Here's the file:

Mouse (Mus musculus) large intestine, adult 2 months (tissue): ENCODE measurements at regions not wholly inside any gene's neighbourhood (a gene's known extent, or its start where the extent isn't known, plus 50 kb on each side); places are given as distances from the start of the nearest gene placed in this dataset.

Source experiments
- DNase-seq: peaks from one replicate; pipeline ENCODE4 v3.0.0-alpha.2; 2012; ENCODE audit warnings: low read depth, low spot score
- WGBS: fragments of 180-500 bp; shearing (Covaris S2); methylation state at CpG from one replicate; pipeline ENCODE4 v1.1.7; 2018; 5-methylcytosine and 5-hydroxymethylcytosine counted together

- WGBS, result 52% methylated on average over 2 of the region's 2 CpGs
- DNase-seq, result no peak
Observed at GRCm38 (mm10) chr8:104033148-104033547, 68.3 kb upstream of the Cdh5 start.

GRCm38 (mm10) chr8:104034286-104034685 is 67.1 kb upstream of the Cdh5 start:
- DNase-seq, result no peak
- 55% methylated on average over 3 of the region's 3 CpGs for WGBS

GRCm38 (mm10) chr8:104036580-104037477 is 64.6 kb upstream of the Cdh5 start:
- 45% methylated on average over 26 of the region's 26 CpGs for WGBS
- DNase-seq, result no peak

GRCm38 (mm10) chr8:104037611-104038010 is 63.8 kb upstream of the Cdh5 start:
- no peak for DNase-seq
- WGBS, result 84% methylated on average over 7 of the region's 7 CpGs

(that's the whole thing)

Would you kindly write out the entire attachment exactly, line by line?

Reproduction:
Mouse (Mus musculus) large intestine, adult 2 months (tissue): ENCODE measurements at regions not wholly inside any gene's neighbourhood (a gene's known extent, or its start where the extent isn't known, plus 50 kb on each side); places are given as distances from the start of the nearest gene placed in this dataset.

Source experiments
- DNase-seq: peaks from one replicate; pipeline ENCODE4 v3.0.0-alpha.2; 2012; ENCODE audit warnings: low read depth, low spot score
- WGBS: fragments of 180-500 bp; shearing (Covaris S2); methylation state at CpG from one replicate; pipeline ENCODE4 v1.1.7; 2018; 5-methylcytosine and 5-hydroxymethylcytosine counted together

- WGBS, result 52% methylated on average over 2 of the region's 2 CpGs
- DNase-seq, result no peak
Observed at GRCm38 (mm10) chr8:104033148-104033547, 68.3 kb upstream of the Cdh5 start.

GRCm38 (mm10) chr8:104034286-104034685 is 67.1 kb upstream of the Cdh5 start:
- DNase-seq, result no peak
- 55% methylated on average over 3 of the region's 3 CpGs for WGBS

GRCm38 (mm10) chr8:104036580-104037477 is 64.6 kb upstream of the Cdh5 start:
- 45% methylated on average over 26 of the region's 26 CpGs for WGBS
- DNase-seq, result no peak

GRCm38 (mm10) chr8:104037611-104038010 is 63.8 kb upstream of the Cdh5 start:
- no peak for DNase-seq
- WGBS, result 84% methylated on average over 7 of the region's 7 CpGs